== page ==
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Johnsburg grad C.J. Fiedorowicz's patience rewarded at Iowa

Published: Saturday, Sept. 7, 2013 12:28 a.m. CDT

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At times, C.J. Fiedorowicz has struggled to remain patient.

The past three years haven’t always been easy for the Iowa senior tight end, producing a series of hardships that the former Johnsburg standout has been forced to play through. Even during a current stretch of 19 games in which Fiedorowicz has caught at least one pass, finding success has remained – at least for the most part – elusive.

Yet, Fiedorowicz presses on, believing his career with the Hawkeyes, even after a season-opening loss to Northern Illinois last weekend, can finish on a high note. Like his first three years in Iowa City, he understands he may have to wait for the desired result.

Last year’s 4-8 record was hard enough to stomach. Despite putting together his most productive season individually, Fiedorowicz endured Iowa’s six-game losing streak to end the season. The rough patch pushed him to work hard in the offseason, understanding he would be part of Iowa’s core of senior leadership embattled coach Kirk Ferentz would look to to help right the ship.

Then came a 30-27 loss to NIU, a setback that left Fiedorowicz and his teammates with a bitter taste in their mouths.

“That game didn’t really tell us as a team what we’re all about,” he said this week. “It’s hard to determine a team after one game, but we’ve got a lot more to show.”

The work-in-progress mentality has been a common theme for Fiedorowicz, who worked his way into a starting job after starting his career buried on the depth chart. As a freshman in 2010, he found difficulty in having to wait his turn and with being away from his Johnsburg home.

As a three-sport athlete with the Skyhawks, Fiedorowicz had grown accustomed to playing a defining role in helping shape his team’s success. But now, playing at the Big Ten level, he learned to bide his time, waiting for his opportunity to show what kind of contributions he could make.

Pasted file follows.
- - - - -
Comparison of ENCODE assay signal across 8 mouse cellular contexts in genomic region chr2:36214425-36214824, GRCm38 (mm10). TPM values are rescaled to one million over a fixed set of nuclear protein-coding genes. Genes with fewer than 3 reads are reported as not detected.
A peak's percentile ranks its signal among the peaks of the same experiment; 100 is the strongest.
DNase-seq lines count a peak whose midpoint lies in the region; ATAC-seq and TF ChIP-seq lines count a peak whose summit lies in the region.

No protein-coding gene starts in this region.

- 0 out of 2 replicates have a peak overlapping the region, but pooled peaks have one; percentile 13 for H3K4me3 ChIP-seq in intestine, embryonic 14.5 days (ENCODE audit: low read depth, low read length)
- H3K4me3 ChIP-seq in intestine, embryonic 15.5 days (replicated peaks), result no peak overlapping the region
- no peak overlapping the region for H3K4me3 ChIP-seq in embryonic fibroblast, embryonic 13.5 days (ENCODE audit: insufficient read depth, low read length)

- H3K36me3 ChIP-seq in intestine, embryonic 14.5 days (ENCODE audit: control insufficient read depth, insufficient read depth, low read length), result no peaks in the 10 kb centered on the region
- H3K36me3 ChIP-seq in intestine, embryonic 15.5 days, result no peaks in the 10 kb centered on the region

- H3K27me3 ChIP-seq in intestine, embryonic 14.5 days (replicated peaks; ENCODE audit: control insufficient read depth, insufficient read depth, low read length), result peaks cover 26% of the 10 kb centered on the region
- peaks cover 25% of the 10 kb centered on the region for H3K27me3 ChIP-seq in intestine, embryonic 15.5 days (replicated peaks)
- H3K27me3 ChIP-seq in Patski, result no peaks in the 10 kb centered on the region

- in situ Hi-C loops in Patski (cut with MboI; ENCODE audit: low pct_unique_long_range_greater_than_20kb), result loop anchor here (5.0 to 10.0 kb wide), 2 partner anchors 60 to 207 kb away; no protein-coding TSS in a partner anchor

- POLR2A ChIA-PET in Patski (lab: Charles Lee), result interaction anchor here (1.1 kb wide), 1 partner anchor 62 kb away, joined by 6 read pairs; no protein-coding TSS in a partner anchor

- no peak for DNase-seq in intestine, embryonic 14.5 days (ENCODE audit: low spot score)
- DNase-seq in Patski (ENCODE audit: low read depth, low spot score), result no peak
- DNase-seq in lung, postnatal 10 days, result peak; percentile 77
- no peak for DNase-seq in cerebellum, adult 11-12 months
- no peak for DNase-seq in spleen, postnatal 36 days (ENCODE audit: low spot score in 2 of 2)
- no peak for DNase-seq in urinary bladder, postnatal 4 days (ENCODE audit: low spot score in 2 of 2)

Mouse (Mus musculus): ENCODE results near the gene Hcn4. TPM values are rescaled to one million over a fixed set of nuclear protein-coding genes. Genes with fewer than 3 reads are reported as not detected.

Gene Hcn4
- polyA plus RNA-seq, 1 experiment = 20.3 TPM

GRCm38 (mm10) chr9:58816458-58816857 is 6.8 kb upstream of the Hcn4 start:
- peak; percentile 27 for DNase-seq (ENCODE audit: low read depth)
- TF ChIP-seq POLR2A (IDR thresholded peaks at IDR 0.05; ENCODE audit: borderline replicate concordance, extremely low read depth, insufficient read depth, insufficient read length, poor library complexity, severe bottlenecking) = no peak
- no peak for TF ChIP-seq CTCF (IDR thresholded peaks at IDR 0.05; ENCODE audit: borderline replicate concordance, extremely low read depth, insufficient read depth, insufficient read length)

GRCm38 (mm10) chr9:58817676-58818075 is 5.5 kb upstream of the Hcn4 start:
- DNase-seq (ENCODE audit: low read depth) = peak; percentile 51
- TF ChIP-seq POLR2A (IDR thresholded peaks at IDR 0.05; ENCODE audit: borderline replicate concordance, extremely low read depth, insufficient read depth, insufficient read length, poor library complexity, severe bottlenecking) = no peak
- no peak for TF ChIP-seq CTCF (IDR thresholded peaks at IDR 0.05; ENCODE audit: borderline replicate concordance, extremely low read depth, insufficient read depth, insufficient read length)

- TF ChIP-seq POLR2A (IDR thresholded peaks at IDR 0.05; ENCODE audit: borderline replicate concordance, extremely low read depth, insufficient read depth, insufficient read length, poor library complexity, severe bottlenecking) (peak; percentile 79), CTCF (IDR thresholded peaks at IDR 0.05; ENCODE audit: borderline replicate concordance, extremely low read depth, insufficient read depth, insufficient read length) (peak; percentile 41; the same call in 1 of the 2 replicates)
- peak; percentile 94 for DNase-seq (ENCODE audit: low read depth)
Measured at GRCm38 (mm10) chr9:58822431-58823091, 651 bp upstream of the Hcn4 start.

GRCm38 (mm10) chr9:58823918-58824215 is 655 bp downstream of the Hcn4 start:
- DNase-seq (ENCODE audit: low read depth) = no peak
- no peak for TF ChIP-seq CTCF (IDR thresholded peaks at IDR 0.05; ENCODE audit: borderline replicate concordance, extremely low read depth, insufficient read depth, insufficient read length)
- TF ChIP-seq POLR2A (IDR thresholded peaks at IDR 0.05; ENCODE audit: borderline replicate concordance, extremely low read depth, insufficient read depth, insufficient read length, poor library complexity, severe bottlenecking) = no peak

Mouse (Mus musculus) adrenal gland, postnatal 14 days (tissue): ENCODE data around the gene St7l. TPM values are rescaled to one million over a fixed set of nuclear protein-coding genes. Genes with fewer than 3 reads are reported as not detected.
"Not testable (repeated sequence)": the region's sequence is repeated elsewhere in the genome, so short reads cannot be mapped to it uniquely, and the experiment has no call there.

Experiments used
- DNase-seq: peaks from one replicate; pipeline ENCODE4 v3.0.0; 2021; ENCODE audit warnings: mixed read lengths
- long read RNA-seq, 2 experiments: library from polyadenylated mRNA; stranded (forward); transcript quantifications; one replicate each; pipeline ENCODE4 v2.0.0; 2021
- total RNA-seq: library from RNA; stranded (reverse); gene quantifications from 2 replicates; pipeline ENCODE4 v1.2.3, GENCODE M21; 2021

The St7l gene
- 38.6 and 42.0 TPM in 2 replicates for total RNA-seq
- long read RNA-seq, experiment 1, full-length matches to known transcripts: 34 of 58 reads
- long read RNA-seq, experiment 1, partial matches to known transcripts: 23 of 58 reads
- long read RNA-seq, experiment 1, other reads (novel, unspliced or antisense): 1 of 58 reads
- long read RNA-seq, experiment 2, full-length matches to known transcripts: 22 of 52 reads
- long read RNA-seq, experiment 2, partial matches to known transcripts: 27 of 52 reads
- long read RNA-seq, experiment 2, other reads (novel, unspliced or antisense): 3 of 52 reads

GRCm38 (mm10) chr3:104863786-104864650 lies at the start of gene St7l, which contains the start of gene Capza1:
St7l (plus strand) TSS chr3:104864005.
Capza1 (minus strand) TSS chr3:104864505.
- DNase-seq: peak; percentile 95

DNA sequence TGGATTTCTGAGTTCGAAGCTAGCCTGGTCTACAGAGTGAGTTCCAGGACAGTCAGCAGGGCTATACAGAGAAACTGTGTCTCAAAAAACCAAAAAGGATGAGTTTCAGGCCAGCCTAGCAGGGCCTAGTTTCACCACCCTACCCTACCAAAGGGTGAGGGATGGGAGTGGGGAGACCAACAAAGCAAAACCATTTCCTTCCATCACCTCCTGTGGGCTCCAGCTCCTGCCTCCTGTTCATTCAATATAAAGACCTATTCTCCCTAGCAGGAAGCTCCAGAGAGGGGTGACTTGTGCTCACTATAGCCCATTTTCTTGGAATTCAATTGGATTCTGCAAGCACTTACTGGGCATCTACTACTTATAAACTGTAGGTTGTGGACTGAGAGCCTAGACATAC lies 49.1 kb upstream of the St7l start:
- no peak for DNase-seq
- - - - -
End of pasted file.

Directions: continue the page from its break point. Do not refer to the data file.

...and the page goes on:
During the toughest stretches, Fiedorowicz relied on his friends and family to stay grounded. As one of 10 Iowa players who saw time as true freshmen, he realized he wasn’t the only one having to deal with sitting on the bench for the first time in their athletic careers.

Still, it wasn’t easy.

“You put in all that work year-round and you just kind of feel like your team really doesn’t need you,” he said. “But I knew my time was going to come. I just had to stay patient and wait it out.”

Fiedorowicz’s coaches told him to stay the course. Ferentz, who drew the highly touted former receiver and safety to Iowa, understood Fiedorowicz’s frustrations, but has seen the senior play through them en route to becoming a big part of the Hawkeyes’ offense.

“[Fiedorowicz] came in with a lot of hype – that’s one of the dangers of all the recruiting hype,” Ferentz told reporters this summer. “These guys are still first-year players. Let them be first-year players, let them grow. You’re not afforded that luxury when you’re highly recruited. He progressed, he’s improved. I’m hoping to see his best football this fall.”

Fiedorowicz made a career-high 45 catches last year, including a team-high eight in a loss at Michigan. He ranked third among Iowa receivers in receptions, continuing to build toward what he expects to be another productive fall during his final season at Iowa. He had two catches – including one for a touchdown – in the loss to NIU.

After putting 25 pounds on his 6-foot-7 frame over the past three years to get up to 265 pounds, Fiedorowicz has drawn the attention of NFL scouts, who project him as a second or third-round draft pick. But with at least 11 games remaining in his career, Fiedorowicz is not yet ready to start looking too far into his future.

He doesn’t get too wrapped up in his draft stock or where football could take him after this season, choosing instead to remain focused on helping the Hawkeyes win as much as possible before this chapter of his career ends.

And like he always has, Fiedorowicz knows it won’t be an easy road.

“Nothing comes to you without hard work,” Fiedorowicz said. “Nothing is just going to come to you ... but I’m just concentrated on this year and having fun with the guys this one last year.”

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